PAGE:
1987 New York Times article

Male Models Follow Their Dreams to Paris
By GORDON MOTT, the New York Times
Published: Wednesday, September 30, 1987

Everywhere you turn in France, the men selling European products in magazines and on television are Americans. Darkly handsome Joe Gogol of Cleveland shows off suits sewn in Italy. Blond, sun-burnished Christopher Jacobs of Coral Gables, Fla., touts washing machines made in the Netherlands. Wavy-haired Troy Alexander of Laguna Beach, Calif., escapes from spies in Hong Kong by paying bribes with Danish beer.

Joe Gogol, modelscomposites.com

The demand for the tan, muscled bodies and the bright, straight white teeth of the ''American look'' is so overwhelming that men's modeling agencies in Paris say that Americans constitute more than 80 percent of their rosters.

However, for every Joe Gogol, Christopher Jacobs or Troy Alexander, all of whom earn in excess of $100,000 a year, there are dozens of young American models who scratch out a living. Some go deeply into debt in the hope that their big break will be the next fashion magazine casting or television commercial audition or try-on for a top designer's collection.

Or they seek out extravaganzas like the grand parade at the second annual International Fashion Festival, held this month, when 100 male models joined 880 female models in marching down a specially built runway that stretched two blocks through the plaza of the Palais de Chaillot and down to the Seine.

''Every year, I invite about 100 to 120 American boys to come try it out in France,'' said Paul Hagnauer, the director of the Best One modeling agency, which provided more than 70 male models for the fashion festival's parade. Mr. Hagnauer generally finds the Americans through agencies in the United States. ''I make two trips a year in the United States, looking for young men,'' he said.

Of that group, he said, ''5 each season will do extremely well, 5 or 10 will earn a good living and the rest will just survive or can say they have visited Paris.''

Representatives of other modeling agencies estimated that about 500 men find jobs as models in Paris each year. Most of the models already working in Paris have a well-known marketing appeal or a special look, and that makes the life of a newcomer even more difficult.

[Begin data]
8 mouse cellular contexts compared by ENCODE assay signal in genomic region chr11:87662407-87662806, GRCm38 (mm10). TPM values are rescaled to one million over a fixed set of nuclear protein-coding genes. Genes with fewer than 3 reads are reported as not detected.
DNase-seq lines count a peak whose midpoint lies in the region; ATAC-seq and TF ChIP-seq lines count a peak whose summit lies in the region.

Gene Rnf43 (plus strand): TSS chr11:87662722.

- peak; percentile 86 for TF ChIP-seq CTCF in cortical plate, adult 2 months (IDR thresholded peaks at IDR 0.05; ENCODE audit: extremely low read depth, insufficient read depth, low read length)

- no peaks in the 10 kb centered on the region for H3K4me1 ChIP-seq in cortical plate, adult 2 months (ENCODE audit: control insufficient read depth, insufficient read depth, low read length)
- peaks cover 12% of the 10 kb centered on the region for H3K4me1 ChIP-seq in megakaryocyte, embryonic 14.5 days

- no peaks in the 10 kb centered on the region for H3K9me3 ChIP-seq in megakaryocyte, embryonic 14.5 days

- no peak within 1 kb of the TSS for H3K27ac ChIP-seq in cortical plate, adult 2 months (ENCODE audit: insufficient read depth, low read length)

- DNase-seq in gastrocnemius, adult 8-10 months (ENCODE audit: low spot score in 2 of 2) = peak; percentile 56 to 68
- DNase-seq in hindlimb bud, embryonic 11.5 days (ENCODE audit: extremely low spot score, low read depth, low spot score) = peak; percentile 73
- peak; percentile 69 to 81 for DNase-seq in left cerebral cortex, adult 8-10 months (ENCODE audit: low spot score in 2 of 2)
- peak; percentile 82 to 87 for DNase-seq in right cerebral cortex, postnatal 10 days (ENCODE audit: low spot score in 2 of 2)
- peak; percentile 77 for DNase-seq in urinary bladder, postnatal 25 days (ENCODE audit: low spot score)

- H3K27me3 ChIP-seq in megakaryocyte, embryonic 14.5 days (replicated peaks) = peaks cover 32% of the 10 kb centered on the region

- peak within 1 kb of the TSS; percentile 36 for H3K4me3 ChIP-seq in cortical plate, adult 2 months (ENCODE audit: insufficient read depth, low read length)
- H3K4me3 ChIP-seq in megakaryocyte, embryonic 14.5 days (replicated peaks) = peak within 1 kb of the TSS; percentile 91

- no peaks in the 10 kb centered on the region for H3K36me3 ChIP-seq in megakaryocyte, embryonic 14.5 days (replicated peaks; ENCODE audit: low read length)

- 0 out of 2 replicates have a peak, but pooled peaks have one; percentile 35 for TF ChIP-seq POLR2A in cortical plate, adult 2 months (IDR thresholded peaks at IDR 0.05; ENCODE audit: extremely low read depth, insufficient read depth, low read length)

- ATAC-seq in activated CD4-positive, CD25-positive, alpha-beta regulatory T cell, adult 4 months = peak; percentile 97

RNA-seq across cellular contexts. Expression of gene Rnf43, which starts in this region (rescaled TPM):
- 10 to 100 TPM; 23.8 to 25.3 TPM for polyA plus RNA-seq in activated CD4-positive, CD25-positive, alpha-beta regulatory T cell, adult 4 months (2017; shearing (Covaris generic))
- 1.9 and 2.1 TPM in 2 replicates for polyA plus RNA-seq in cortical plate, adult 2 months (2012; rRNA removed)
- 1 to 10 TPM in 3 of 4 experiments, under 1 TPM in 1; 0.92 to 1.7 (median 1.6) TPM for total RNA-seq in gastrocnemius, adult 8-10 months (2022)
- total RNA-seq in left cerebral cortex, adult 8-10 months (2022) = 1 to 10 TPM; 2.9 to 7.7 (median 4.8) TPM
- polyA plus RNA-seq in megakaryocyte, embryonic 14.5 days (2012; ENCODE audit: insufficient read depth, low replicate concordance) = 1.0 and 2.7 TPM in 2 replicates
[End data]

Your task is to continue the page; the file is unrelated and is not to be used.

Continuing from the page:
But new faces are constantly being recruited in the States. The reason is that this is a short-lived, fickle business for young men - a model's average productive career is about five years. The ''American look,'' according to the agencies, is constantly shifting between the blond ''beach boy'' look to a more sophisticated, dark-haired style.

Brad Lee, modelscomposites.com

Bradley Wodiske, who calls himself Brad Lee professionally, told a typical story of how he spent half a year working only three or four times a month. ''It was enough so that I didn't go into debt,'' said Mr. Lee, who used $1,000 in savings as a cushion. By the time he began working regularly, that had dwindled to less than $400.

''It can be a living hell because you sit around and wait, or go from casting to casting,'' said Mr. Lee, who is 25 years old and is from Saratoga, Calif. ''After a while, if you're not working, everything becomes depressing. The rain. The smog. The subway. The people. You miss the beach and the sun. Even television is a bore.''

Mr. Lee said the majority of the men who work as models here arrive with less than $500 in savings to live on. To keep them afloat, he said, the agencies lend them money until they begin working regularly. Most models' initial earnings, he said, go to pay off accumulated debts.

Some agencies require models to purchase a round-trip plane ticket, which is held in reserve, and some rent their models rooms in an agency apartment and bill them for the cost of putting together a portfolio of photographs, or ''book.''

That requires sessions with photographers, hair stylists and makeup artists. Before auditioning for the first job, the newly arrived model can be $1,000 in debt, a sum that ''is very hard to get out from under,'' Mr. Lee said.

Mr. Hagnauer, who makes his models pay their own airfares, said: ''I don't advance them more than 5,000 francs. You can't give them everything. They are like little kids.'' Five thousand francs is about $830. Once the model reaches an agency's debt limit, which can be as high as 10,000 francs, and has not found work, the agency usually re-evaluates his prospects.